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Flower Meanings and Symbolism : What Does Your Wedding Bouquet Say?

Published Saturday, Mar. 20th, 2021

Illustrations by Jessica Levey

Are you fluent in the language of flowers? Learn the symbolism of your favorite wedding bouquet blooms. 



From hopeful daisies to gardenia’s confession of secret love, your wedding bouquet might be saying more than you know! 


Flowers have held symbolic meanings for centuries. In the Victorian era, flowers were used as language, to answer questions and pass messages that couldn’t be uttered allowed -- a type of secret code shared between lovers, friends, and even enemies. 


And although modern couples might not know that the delicate blossoms of butterfly weed mean “Let me go!” or that tansies are a declaration of war, nearly everyone agrees that a red rose is a striking message of love. 


The loud-and-clear message of a red rose shows us that the symbolism of flowers is still flourishing, and that many of us are more fluent in “flower” than we know. 



What does your wedding bouquet “say”? 


See our list below to learn the symbolism of these popular flower choices! 





illustration of daisy flower meaning

Daisies have shown up in various mythologies -- Roman, Celtic, and Norse, among others-- 

over time, often symbolizing innocence, childhood, new beginnings, and hope. 





Amaryllis: determination, pride


Apple blossom: fertility, preference


Aster: love, faith


Begonia: caution, misgivings


Camellia: missing someone (pink), adoration (white)


Carnation: a mother’s love (white), deep love (red), rejection (yellow)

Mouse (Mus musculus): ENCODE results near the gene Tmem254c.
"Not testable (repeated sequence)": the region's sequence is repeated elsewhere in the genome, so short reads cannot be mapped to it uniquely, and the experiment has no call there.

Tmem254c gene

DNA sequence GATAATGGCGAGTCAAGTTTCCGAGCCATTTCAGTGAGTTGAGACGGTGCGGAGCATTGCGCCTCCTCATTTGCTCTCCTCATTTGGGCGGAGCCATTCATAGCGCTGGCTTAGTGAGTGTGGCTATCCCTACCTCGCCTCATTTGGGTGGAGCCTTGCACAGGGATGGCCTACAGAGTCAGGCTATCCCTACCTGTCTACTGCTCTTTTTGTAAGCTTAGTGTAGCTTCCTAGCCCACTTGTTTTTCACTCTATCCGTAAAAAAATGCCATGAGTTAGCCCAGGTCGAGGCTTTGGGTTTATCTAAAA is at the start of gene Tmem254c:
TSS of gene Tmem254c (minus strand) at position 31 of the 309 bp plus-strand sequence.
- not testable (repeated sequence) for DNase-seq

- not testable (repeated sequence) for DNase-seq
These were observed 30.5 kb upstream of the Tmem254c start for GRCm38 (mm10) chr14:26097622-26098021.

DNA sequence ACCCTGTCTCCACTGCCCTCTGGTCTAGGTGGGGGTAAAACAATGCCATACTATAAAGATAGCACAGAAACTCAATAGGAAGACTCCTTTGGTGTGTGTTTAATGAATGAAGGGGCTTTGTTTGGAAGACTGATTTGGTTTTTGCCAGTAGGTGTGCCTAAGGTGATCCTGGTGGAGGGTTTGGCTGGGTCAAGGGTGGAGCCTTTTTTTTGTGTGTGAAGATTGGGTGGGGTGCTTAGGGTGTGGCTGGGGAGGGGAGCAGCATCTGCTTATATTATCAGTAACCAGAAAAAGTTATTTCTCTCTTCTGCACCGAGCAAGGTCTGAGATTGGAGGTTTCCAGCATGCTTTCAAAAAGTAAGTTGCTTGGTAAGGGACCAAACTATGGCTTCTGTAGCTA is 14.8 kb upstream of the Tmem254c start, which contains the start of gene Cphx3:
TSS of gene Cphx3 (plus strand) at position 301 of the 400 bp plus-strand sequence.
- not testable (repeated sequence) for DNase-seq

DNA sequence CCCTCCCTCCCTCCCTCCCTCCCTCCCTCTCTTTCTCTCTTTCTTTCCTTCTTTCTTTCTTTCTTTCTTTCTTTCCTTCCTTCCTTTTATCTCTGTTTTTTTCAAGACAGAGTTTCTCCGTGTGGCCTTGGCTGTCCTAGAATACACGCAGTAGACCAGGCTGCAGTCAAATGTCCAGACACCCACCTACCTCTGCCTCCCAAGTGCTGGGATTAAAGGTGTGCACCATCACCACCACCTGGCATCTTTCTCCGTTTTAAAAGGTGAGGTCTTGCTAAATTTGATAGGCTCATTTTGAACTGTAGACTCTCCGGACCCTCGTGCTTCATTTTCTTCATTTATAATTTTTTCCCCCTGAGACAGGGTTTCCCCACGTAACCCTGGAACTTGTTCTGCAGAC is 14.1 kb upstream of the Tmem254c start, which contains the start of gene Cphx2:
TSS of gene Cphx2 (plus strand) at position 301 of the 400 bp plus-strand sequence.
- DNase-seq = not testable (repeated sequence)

illustration of an aster blossom, a purple iris, and a yellow daffodil

Asters bloom in late summer or early fall,

iris in spring or summer (depending on the variety),

and daffodils in late winter or early spring.





Daffodil: rebirth, deep love


Daisy: innocence, hope


Freesia: friendship, trust


Hyacinth: play, letting go of the past, constancy (blue)


Hydrangea: gratitude for being understood


Iris: wisdom


Marigold: personal strength, grief




illustrations of myrtle flower, marigolds, and red rose, the symbolism of flowers at a wedding

Myrtle is native to the Mediterranean region and Middle East,

marigolds to subtropical America and Mexico, and most rose species are native to Asia,

with others originally found in North America and Africa. 





Myrtle: good luck and love in marriage


Peony: a happy life


Rose: love (red), happiness (pink), worthiness (white), friendship or jealousy (yellow)


Sunflower: adoration


Tulip: perfect love and passion (red), joy (yellow)


Violet: loyalty


Zinnia: blessings on old friends




Try one of these sample wedding ceremony scripts with flowers! 


Or learn how to plan a ceremony and wedding that incorporates beautiful blooms: 









Jessica Levey
Jessica Levey

Lead Staff Writer & Illustrator

Jessica loves exploring the history and magic of ritual, the connections between people and places, and sharing true stories about love and commitment. She's an advocate for marriage equality, LGBTQ+ rights, and individuality, and is an ordained Minister with AMM. When she’s not writing or illustrating for AMM, she enjoys city hikes, fantasy novels, comics, and traveling.

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